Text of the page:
Success Stories:

Reed Hastings and Marc Randolph

Goodbye Blockbuster, Hello Netflix

Quick Stats





Net Worth:








Apollo 13 helped inspire the idea. Reed Hastings had forgotten to return the VHS. It was six weeks late, he owed $40, and he didn’t want to tell his wife.  

 Coming out of a successful company where he struggled with business management and challenges with acquisition integration, Hasting was determined to learn from his mistakes going into his next start-up. Hastings met Marc Randolph at his previous start-up, Pure Software. They carpooled to work – the idea for Netflix started there. They replaced the rental model to one of a single flat rate per month where customers keep discs as long as they wanted. They invested in DVDs, an online catalog queue, and a rental site. Neither knew if the company would work, but they believed it had potential and dedicated themselves to bringing a completely new way to get movies into customers’ houses.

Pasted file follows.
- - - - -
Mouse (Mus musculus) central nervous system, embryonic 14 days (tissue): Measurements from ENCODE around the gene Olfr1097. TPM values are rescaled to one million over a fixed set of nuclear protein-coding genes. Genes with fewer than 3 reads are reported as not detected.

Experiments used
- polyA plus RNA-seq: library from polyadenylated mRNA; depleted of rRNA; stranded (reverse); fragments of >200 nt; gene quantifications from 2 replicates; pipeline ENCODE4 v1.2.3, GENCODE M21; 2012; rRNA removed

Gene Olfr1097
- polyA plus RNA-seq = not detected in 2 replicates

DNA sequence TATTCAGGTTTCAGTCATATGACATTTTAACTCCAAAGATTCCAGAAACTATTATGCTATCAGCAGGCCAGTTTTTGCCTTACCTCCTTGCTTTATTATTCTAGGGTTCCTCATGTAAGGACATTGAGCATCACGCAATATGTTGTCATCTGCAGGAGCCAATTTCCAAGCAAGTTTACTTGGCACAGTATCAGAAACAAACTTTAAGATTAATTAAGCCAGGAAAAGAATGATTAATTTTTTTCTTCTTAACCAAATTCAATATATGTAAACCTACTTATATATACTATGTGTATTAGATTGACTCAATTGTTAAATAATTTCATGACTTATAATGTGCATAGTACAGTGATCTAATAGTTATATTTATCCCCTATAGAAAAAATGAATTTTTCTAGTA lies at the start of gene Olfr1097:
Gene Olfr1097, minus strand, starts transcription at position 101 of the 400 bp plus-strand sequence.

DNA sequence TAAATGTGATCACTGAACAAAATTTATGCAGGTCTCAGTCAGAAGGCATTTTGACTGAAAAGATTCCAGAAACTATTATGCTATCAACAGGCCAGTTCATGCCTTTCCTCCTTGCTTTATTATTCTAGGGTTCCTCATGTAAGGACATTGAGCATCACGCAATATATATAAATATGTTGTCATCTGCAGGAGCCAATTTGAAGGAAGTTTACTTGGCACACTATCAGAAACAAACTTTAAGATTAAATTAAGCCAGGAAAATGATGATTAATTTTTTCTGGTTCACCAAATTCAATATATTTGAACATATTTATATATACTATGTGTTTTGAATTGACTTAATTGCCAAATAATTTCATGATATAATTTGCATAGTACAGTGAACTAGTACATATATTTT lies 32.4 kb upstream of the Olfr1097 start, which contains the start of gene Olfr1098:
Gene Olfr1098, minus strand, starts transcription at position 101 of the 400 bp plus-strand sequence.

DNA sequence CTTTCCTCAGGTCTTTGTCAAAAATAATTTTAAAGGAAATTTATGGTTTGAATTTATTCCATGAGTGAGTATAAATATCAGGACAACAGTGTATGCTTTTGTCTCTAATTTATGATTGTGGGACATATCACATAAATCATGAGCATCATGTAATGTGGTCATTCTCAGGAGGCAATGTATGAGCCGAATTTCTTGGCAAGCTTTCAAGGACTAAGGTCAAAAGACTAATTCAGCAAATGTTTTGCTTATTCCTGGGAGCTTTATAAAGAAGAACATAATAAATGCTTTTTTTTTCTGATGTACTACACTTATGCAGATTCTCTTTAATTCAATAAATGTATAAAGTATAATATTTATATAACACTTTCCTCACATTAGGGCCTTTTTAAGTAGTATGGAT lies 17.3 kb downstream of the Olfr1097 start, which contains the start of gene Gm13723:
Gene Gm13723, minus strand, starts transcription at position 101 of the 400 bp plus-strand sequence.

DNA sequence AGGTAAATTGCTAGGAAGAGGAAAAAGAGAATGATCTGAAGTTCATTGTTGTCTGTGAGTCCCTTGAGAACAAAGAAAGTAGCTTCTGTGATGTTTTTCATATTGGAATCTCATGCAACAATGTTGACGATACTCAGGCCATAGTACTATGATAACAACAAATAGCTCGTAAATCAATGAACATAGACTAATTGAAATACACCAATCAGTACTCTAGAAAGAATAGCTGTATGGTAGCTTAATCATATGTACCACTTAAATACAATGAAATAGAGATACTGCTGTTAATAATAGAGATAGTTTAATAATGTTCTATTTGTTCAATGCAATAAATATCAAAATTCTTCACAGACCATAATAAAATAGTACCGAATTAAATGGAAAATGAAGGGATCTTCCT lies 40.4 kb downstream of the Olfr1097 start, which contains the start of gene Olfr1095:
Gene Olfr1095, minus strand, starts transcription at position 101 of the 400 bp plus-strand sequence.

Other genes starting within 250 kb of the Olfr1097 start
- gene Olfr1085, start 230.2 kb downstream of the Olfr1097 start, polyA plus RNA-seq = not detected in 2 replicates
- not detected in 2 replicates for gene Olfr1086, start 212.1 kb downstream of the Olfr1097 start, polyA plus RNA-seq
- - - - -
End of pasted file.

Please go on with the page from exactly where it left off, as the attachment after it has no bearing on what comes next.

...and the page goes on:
“Reed and I were in downtown Santa Cruz and we were saying, ‘I wonder if we can mail these things’, Randolph said. We went in and bought a music CD and went into one of the stationery stores … and bought a greeting card and stuck the CD in the envelope and mailed it to Reed’s house. And the next day, he said, ‘It came. It’s fine.’ If there was an aha moment, that was it 

 Netflix grew massively, but Hastings and Randolph didn’t stop there. They recognized the need to shift to streaming and entertainment production. Netflixs reputation stems from its willingness to try new things, push limits, and adapt to changing customer preferences – an ethos that is always deliberately emphasized by Hastings and Randolph.  

But as an entrepreneur you have to feel like you can jump out of an aeroplane because you're confident that you'll catch a bird flying by. It's an act of stupidity, and most entrepreneurs go splat because the bird doesn't come by, but a few times it does.”